In December, 1992, 25,000 American soldiers entered Somalia to distribute food to its starving people.
At first, all seemed to be going well.
In the beginning, it was U.S. policy to avoid taking sides in the civil war or picking fights with Somali warlords. The Somalis believed the American troops were neutral and welcomed them everywhere.
But then what began as a humanitarian mission turned into a nation-building one.
Mohammed Farrah Aidid, the most powerful of Somalia’s warlords, had ruled Mogadishu, its capital, before the Marines arrived.
Mohammed Farrah Aidid
Aidid waited until the Marines withdrew–in April, 1993–and then declared war on the small remaining force of United Nations (U.N.) peacekeepers.
In June, his militia ambushed and butchered 24 U.N. peacekeepers. Soon afterward, they began targeting American personnel.
On June 12, U.S. troops started attacking targets in Mogadishu in hopes of finding Aidid.
On August 26th, a U.S. Army task force flew into Mogadishu. It consisted of 440 elite troops from Army Rangers and the super-secret anti-terrorist Delta Force.
On October 3rd, 17 helicopters took off from their base at the Mogadishu airport–into the heart of Aidid’s territory. An intelligence tip claimed that Aidid would meet with 20 of his top lieutenants at the nearby Olympic Hotel.
Their mission: Capture Aidid.
The force of 115 men expected the operation to last 90 minutes. They would not return for 17 hours.
After roping down from their helicopters, the Rangers sealed off the streets around the Olympic Hotel.
A 12-truck convoy arrived to drive them and their prisoners back to base. Delta Force soldiers led 20 of Aidid’s lieutenants out of the target building.
But Aidid was not among them.
Suddenly, one of the Black Hawk helicopters circling overheard was hit by a rocket-propelled grenade, spun out of control and crashed.
Not long after, a second Black Hawk was shot down. More men were sent in to secure the crash sites and get the soldiers out. But the rescue team itself got pinned down.
For about 18 hours, outnumbered elite U.S. soldiers were pinned down in a hail of gunfire by thousands of Somali militia and civilians.
Helicopters flew in fresh ammunition and strafed Somali gunmen. Meanwhile, 70 vehicles–including tanks and armored personnel carriers–raced to the trapped men.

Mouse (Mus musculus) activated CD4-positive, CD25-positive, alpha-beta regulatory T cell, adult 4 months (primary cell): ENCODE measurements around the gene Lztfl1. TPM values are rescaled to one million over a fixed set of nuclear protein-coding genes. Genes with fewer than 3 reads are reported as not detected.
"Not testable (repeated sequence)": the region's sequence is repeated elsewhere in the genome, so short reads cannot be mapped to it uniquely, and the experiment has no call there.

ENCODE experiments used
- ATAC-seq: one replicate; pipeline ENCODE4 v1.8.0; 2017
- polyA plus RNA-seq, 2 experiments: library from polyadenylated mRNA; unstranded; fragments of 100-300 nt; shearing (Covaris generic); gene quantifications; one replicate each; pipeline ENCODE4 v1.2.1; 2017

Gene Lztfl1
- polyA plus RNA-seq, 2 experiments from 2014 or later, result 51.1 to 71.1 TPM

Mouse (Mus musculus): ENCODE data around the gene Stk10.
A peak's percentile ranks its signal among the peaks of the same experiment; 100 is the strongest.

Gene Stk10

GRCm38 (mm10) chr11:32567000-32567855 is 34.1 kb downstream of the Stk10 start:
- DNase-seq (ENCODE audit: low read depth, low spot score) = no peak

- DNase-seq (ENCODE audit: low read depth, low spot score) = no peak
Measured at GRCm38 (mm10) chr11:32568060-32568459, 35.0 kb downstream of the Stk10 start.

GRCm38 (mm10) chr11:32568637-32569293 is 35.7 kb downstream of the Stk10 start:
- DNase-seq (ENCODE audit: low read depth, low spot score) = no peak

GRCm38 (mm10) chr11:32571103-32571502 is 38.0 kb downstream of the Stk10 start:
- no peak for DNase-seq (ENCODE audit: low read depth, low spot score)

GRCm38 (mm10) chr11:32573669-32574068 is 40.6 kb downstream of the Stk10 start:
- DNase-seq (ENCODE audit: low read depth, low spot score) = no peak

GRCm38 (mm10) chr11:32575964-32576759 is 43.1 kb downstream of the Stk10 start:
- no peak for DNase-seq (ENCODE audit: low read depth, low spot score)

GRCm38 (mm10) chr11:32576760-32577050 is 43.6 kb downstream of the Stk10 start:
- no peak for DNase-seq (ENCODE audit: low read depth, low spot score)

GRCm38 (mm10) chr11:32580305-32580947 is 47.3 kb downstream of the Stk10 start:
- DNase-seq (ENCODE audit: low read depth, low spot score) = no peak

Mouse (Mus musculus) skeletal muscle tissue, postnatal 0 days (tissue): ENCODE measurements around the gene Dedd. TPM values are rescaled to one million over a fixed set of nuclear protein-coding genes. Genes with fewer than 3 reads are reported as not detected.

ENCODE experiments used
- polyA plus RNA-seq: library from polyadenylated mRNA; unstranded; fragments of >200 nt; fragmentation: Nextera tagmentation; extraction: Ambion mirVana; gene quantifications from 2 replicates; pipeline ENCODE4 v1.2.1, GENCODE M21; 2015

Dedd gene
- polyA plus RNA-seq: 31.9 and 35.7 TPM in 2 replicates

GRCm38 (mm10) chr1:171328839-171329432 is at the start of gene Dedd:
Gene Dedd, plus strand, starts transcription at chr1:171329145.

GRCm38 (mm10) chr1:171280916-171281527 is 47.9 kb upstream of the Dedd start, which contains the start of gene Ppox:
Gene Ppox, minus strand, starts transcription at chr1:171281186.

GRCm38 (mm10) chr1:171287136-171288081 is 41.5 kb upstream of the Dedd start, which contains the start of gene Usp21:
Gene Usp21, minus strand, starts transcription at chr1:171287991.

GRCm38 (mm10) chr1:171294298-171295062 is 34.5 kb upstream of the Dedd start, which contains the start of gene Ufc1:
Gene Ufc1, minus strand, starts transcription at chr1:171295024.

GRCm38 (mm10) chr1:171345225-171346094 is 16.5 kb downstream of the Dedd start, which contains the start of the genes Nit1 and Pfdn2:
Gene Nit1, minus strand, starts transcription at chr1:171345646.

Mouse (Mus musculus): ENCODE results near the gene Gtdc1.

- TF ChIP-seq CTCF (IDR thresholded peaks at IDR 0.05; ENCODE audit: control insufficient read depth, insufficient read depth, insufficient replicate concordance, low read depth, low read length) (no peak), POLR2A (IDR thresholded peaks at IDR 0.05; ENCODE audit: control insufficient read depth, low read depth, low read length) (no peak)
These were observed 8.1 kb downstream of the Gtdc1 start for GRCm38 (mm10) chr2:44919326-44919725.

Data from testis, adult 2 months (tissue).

The vehicles arrived and the Rangers and Delta Force soldiers climbed aboard.
The Red Cross later estimated that 1,000 Somalis had been killed.
As for American casualties: 18 were dead; more than 80 were wounded; one was temporarily taken prisoner.
In 2001, the film, Black Hawk Down, would vividly depict this nightmarish catastrophe..
For most Americans watching TV from the safety of their homes, the worst loss was this: Seeing the body of an American soldier dragged by cheering Somalis through the streets of Mogadishu.
It was the worst land battle for American troops since the Vietnam War. And it had immediate consequences.
Within days, President Bill Clinton decided to withdraw troops from Somalia and abandon the hunt for Aidid. Most humiliating of all, American representatives were sent to resume negotiations with the warlord.
Today, almost 21 years after the disaster in Somalia, a conflict exists between gung-ho interventionist American policymakers and their war-weary–and wary–populace.
Republicans have been especially hawkish. They have demanded that President Barack Obama send “boots on the ground” to
- Iraq (as if America’s 10-year debacle there wasn’t long enough)
- Afghanistan (where its nominal president, Hamid Karzai, insists on the right to try American soldiers in Islamic courts of law)
- Syria (where a civil war now pits two of America’s greatest enemies–Al Qaeda and Hizbollah–against each other); and
- Ukraine (where a confrontation between American and Russian military forces could easily trigger a third world war between nuclear-armed superpowers)
A May 2 exchange between Judy Woodruff and Mark Shields on the PBS Newshour captures this division in philosophies:
JUDY WOODRUFF: Well, one of the other things the Democrats are worried about… is the administration, the president’s standing on foreign policy….
And the president himself, Mark, held a news conference overseas in the last few days and talked about the criticism and said, what do they want me to do?
You know, we have been in these wars and are they saying, we should do more? And they say no. Well, what should we do?
MARK SHIELDS: The fact is that we’re operating in a reality of the last decade of this country, in the sense that the majority of Americans believing that we were deceived and misled into war in Iraq, that whatever one calls our experiences in Afghanistan and Iraq, they will not be seen as successes.
And they are not viewed that way, and, at the same time, an American people who were essentially spared any involvement in that war, any of those wars, who have just really sort of soured on American involvement in the world.
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Right now, many Americans feel good that “we’re doing something” about the abduction of Nigerian teenagers.
But elation will quickly turn to outrage if American soldiers once again become needless casualties in yet another avoidable conflict with yet another ruthless African warlord.